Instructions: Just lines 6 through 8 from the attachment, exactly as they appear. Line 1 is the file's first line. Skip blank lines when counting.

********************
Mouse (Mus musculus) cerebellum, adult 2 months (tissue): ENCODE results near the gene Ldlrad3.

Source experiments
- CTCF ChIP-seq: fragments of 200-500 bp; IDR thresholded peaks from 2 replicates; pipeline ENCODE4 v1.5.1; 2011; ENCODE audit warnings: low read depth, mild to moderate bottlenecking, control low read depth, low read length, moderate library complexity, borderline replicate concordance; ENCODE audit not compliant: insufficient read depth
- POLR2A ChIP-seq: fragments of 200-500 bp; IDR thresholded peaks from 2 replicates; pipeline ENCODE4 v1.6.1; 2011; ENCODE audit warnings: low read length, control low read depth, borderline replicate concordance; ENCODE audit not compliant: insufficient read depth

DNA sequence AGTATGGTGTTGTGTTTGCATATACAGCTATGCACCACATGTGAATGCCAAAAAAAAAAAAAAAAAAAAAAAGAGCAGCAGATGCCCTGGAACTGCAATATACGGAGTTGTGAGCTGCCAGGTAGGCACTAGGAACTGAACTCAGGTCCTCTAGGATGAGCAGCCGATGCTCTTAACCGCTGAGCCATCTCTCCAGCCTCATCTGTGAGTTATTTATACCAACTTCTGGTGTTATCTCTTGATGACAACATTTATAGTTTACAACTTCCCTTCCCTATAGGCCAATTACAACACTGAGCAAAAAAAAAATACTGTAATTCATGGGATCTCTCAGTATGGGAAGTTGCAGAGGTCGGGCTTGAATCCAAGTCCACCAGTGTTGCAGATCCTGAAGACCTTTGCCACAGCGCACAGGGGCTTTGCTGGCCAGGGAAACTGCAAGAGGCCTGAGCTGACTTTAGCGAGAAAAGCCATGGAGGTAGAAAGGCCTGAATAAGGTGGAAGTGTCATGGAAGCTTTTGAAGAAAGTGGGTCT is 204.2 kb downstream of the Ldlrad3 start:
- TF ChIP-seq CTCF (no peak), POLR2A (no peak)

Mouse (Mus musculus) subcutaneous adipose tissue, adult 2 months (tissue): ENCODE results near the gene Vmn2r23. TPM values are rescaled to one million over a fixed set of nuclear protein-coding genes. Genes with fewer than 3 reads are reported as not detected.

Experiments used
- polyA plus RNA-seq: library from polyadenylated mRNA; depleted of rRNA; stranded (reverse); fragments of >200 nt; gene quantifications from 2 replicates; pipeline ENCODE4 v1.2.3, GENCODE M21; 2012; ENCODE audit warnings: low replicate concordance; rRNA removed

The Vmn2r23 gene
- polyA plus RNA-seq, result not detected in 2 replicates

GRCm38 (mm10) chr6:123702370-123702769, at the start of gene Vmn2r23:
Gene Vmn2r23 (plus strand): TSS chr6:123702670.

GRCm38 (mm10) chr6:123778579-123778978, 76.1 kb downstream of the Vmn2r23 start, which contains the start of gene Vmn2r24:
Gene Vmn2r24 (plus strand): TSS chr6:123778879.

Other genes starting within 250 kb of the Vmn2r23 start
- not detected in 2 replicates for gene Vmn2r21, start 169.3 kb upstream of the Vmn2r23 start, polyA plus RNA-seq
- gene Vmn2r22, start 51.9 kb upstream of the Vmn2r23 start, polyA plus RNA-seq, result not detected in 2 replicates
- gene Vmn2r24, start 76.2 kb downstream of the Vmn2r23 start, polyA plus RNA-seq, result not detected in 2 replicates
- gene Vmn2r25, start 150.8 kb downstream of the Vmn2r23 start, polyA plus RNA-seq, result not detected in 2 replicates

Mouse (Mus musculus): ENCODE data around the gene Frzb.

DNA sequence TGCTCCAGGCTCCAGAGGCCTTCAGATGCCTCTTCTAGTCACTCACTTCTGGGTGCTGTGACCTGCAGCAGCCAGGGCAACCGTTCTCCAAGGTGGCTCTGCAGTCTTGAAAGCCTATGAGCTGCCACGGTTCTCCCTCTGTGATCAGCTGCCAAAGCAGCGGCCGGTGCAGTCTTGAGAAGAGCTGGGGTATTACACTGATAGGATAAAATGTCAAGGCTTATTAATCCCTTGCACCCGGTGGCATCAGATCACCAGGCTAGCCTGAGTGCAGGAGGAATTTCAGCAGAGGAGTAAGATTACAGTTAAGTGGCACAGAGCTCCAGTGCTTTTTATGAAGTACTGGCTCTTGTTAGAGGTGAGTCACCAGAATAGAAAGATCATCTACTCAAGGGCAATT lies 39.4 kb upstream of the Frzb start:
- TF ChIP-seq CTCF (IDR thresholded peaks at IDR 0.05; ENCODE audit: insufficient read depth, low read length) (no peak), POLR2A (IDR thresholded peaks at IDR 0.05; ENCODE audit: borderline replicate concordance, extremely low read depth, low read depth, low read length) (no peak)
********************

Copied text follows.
- TF ChIP-seq CTCF (no peak), POLR2A (no peak)

Mouse (Mus musculus) subcutaneous adipose tissue, adult 2 months (tissue): ENCODE results near the gene Vmn2r23. TPM values are rescaled to one million over a fixed set of nuclear protein-coding genes. Genes with fewer than 3 reads are reported as not detected.

Experiments used